The castle was added to notably by Inigo Jones in the 17th century. This house also boasts a serpentine park and a garden which was designed originally by Capability Brown in 1761. He made a ha-ha (sunken garden), removed avenues, formed a series of ponds and carried out quite a bit of planting and went so far as to install a temple and dairy! Later, in 1860, an elaborate Italian garden with parterres were added using the family’s monogram as a motif. The castle is five miles east of Northampton and is north of the A428 between Bedford and Northampton.
Now it’s time to head north up to Kettering to take a look at Boughton House which is referred to as England’s Versailles. I have included an aerial and ground view photo of this marvel so you can get a real feel for this Ducal Palace. Very recently, on September 4th, the Duke of Buccleuth passed away at the good old age of 83. The current heir is the Earl of Dalkeith who will become the 10th Duke of Buccleuth and the 12th Duke of Queensberry. You can read more about the history of the Montagus on the official web site.
Boughton House started as a Tudor Monastic mansion which was gradually enlarged over the centuries by the Montagu family who have had possession of the estate since 1528. The French-style addition of 1695 led to the description of the current estate being referred to as the English Versailles and it is an apt description. It has won several awards including a prestigious one- the Sandford Award- several times over the years. The art, furniture, tapestries and ceiling frescoes are magnificent, of course. The beautiful and extensive parkland area includes picnic areas, a gift shop, adventure woodland play area for children, plant center and tea room.
Now head east on the A14 for Kelmarsh Hall which set a standard back in 1928 for what has become famous as the English Country House style- in the interior. The house was originally built in 1732 to as design laid out by James Gibb and the interior was updated in 1760 by Robert Adam. As a Palladian mansion it’s more sedate than usual. The lady responsible for the excellent 18th century interior, Nancy Lancaster, decorated the Great Hall, Chinese Room plus others. In the drawing room, dining room, gallery and print room the tour is an exceptional showcase which highlights rare artifacts commissioned by George William, the 6th Earl of Coventry.
The gardens were laid out by the team of Geoffrey Jellicoe and Norah Lindsay.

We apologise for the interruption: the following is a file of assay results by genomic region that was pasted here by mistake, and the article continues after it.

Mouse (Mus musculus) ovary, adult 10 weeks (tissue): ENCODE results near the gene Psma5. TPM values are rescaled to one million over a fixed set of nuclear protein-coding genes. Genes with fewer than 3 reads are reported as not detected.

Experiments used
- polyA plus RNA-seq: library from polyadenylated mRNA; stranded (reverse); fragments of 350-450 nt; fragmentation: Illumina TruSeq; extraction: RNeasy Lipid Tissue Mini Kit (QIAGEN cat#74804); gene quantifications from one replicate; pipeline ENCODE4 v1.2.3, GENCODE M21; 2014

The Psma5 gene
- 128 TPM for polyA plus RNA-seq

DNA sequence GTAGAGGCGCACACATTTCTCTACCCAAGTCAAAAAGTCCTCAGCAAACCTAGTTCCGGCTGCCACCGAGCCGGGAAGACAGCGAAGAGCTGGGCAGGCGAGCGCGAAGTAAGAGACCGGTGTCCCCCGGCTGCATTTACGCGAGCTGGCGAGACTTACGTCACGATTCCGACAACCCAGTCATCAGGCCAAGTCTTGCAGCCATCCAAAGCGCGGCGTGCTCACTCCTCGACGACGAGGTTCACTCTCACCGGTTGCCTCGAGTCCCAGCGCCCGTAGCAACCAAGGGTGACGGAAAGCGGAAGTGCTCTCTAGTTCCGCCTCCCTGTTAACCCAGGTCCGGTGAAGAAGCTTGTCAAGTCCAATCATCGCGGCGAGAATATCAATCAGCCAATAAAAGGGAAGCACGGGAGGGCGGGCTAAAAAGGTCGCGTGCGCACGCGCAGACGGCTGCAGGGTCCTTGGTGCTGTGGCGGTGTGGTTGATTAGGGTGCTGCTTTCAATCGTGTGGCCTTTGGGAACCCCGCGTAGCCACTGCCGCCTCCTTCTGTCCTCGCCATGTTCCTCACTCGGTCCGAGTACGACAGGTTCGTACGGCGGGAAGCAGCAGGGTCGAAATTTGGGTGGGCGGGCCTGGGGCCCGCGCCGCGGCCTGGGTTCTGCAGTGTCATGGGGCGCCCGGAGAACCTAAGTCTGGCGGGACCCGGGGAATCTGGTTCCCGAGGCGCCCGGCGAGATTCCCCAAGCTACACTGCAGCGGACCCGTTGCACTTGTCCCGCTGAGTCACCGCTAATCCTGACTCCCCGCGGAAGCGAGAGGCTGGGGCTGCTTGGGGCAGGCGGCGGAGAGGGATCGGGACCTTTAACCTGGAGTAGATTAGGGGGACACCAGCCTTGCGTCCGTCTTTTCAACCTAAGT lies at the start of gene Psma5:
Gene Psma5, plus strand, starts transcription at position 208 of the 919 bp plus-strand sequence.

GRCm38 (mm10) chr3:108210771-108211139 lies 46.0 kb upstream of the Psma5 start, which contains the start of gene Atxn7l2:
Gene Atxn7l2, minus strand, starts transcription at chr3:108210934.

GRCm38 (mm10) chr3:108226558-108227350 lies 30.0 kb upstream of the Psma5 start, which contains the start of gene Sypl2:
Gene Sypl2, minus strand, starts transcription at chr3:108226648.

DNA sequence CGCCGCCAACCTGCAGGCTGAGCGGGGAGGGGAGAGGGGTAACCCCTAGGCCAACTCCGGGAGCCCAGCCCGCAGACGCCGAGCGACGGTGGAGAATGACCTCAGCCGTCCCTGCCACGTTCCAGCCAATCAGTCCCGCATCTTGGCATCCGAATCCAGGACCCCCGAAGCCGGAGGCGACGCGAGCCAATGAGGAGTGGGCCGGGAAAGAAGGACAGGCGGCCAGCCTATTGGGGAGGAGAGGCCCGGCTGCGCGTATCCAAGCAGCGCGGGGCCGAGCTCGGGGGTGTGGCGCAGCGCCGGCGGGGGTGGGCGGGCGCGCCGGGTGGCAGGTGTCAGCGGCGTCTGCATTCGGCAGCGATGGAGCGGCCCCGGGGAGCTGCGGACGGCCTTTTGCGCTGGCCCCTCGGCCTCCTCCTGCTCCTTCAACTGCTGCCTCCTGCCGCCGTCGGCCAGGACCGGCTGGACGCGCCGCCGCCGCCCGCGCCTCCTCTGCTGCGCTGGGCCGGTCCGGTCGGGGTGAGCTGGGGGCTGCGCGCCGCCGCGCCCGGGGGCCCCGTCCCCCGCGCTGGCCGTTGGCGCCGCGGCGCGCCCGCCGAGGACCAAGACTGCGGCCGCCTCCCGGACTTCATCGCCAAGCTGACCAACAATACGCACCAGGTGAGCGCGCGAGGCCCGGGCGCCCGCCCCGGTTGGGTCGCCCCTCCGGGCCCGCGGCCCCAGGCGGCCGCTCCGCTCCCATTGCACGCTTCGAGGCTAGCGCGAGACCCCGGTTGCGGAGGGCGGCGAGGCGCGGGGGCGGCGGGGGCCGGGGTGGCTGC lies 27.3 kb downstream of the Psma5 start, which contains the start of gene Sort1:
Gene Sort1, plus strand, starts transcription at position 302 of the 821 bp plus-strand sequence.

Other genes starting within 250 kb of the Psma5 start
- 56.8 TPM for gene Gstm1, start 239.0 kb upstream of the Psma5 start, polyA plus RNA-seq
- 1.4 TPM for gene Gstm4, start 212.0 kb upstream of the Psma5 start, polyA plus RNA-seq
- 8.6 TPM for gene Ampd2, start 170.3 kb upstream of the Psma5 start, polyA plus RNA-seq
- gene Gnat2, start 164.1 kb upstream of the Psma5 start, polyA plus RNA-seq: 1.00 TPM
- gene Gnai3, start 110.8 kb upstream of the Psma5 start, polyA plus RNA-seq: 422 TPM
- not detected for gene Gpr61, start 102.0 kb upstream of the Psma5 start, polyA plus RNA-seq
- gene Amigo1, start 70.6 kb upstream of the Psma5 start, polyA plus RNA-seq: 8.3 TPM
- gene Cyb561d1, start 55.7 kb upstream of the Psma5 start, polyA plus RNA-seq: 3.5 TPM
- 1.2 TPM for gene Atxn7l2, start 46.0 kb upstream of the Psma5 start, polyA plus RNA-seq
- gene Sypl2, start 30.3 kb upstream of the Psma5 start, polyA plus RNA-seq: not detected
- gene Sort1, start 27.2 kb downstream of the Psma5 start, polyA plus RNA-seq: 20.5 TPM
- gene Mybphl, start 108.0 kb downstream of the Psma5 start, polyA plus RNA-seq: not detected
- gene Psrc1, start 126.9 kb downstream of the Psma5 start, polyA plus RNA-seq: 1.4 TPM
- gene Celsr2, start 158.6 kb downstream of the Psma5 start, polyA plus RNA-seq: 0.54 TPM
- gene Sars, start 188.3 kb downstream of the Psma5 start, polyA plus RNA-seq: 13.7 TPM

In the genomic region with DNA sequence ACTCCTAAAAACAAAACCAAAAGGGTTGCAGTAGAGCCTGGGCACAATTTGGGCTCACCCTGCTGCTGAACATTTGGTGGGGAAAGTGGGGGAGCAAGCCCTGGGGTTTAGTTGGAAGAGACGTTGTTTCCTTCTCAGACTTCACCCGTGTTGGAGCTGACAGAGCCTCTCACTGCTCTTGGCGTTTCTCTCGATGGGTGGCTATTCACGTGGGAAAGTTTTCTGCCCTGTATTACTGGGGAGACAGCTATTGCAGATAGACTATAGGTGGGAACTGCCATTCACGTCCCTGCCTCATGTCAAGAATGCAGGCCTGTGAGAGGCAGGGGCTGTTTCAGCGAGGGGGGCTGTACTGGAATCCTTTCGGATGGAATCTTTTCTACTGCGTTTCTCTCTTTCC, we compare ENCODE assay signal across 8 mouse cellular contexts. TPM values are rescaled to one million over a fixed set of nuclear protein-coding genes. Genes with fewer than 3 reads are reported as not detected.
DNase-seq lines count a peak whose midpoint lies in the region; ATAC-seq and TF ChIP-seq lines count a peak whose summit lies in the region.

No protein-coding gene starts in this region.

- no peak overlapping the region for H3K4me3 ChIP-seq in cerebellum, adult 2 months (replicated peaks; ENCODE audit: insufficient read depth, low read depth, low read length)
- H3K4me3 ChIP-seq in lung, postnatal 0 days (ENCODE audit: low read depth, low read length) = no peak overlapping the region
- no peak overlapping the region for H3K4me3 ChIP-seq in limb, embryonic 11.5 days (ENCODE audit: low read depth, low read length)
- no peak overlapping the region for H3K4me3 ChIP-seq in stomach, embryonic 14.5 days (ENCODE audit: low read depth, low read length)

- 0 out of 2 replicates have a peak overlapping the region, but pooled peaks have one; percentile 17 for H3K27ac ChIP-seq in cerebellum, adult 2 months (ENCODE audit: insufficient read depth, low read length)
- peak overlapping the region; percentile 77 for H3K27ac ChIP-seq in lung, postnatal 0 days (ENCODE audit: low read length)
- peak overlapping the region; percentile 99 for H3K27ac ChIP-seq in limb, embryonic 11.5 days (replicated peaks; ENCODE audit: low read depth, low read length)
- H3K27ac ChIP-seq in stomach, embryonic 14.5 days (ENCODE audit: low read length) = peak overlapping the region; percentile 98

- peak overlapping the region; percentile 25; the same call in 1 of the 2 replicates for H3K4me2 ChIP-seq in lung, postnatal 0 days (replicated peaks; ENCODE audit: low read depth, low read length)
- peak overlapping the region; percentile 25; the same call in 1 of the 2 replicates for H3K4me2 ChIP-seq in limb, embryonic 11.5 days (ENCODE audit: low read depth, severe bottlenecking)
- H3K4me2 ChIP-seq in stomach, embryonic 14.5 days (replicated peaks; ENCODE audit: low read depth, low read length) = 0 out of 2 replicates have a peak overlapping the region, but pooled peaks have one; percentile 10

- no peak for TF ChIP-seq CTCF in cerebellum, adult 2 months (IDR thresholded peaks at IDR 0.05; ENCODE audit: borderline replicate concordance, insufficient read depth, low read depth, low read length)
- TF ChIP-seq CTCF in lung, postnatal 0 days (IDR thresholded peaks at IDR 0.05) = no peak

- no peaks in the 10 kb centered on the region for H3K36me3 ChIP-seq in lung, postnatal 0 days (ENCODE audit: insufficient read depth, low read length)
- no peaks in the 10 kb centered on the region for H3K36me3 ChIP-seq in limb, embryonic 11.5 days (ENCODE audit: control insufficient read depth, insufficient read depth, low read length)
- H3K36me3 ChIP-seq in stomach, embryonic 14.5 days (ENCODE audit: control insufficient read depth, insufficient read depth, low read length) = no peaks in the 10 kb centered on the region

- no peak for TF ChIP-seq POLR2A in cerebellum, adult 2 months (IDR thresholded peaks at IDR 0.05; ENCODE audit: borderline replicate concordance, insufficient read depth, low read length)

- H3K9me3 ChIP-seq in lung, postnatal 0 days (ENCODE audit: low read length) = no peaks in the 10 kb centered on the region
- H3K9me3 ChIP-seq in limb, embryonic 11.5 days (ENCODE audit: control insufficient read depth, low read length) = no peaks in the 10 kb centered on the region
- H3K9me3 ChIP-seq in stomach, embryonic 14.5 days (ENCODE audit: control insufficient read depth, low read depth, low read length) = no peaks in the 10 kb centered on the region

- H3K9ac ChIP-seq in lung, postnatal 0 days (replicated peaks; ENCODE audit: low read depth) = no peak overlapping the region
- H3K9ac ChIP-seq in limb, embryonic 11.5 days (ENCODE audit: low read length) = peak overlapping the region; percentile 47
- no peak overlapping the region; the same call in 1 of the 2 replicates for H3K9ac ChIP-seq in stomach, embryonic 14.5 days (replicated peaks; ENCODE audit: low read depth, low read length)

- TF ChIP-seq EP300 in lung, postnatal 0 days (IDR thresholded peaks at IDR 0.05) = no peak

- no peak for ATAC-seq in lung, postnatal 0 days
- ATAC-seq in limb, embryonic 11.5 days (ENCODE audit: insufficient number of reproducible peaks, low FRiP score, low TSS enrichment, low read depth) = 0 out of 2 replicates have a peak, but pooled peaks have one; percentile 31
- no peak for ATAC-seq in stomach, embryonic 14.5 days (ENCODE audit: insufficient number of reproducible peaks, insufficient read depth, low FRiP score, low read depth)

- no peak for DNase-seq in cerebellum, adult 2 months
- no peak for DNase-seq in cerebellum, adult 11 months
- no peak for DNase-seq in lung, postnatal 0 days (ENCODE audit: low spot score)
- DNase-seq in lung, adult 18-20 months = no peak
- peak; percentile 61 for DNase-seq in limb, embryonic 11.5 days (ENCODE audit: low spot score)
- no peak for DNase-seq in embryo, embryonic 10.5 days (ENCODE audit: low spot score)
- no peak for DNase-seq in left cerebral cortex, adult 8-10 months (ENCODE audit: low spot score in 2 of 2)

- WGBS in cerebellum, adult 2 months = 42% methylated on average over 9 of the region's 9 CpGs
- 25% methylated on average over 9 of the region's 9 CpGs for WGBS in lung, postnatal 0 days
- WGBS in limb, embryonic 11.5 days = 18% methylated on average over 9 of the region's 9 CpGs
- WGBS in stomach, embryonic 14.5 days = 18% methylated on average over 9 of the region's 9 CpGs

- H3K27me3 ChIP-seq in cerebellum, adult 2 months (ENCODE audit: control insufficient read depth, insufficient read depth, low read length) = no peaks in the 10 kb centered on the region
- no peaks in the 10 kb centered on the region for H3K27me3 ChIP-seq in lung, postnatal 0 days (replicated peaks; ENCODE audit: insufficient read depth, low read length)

As we move toward the northern part of the county the concentration of medieval castles piles up, however, most have not survived as well, as we have seen from the north of England, in general. I find this rather odd considering the battles the north strongholds endured. I have found, from reading more about the administrative aspects of running castles, that often the money was not spent in upkeep. Most of the structures from that period were just not rebuilt and some were purposely laid waste for lack of funding. Do keep in mind that medieval castles were often built in haste by coerced and unskilled laborers.
Nine miles east of Market Harborough at the Leicestershire border, you’ll find Rockingham Castle. The old keep and the royal castle sit right next to each other as close neighbors. Most of the earlier fortification is only earthworks, the bailey and towered gatehouse which was built by William the Conqueror and used by the Kings of England until Henry VIII granted it and the land to Edward Watson whose family still occupy the land in the Tudor manor buildings. Rockingham was mentioned in the Domesday Book. It had been a motte castle with two quadrilateral baileys. The Great Council of Rockingham was held here in 1095. It was taken over by Henry II circa 1156 and from then on, over at least two centuries, many new works and repairs were recorded. Among the major features of this castle was its twin cylindrical towers and gate house which was built by Edward I (circa 1280-90) and it is still an impressive sight. A photo of the main gateway is in the album below.
The new outcrop of buildings do not particularly represent a period but most of it appears to be Tudor within Norman walls. As you walk through the inner court you’ll find many architectural representations. For art there is plenty to view as it contains a great collection of English 18th, 19th and 20th century paintings. Charles Dickens was a frequent visitor and was so taken by Rockingham’s atmosphere that he used it as a model for Chesney Wold in his book Bleak House.
Part of the garden are ancient with such features as a 400 year old elephant hedge and the rose garden which marks the foundation of the old keep. There is a special exhibition here for visitors who would like to know about the complete history. Be sure to take peeks at the Great Hall, Panel Room and the Long Gallery. Rockingham has also won three Sandford awards and take large groups by arrangement.
A very short distance away, four miles east of Bulwick, Southwick Hall which is near Oundle retains some medieval portions dating from 1300. It has some Tudor rebuilding with 18th century additions and has been a family home from its inception. Retained by three families over the years, Southwick is amazingly cohesive architecturally and quite beautiful. The Knyvettes owned the Hall from 1300 to 1441. The Lynns bought and rebuilt the southern portion from 1441-1840. In 1841 George Capron bought the house and his family live there to the present day. In 1870 they rebuilt the east wing, making it into two storeys. Christopher Capron, the former head of BBC TVs Current Affairs is the present owner. There is an exhibition here on Victorian and Edwardian Life. An agricultural and archaeological collection is also displayed.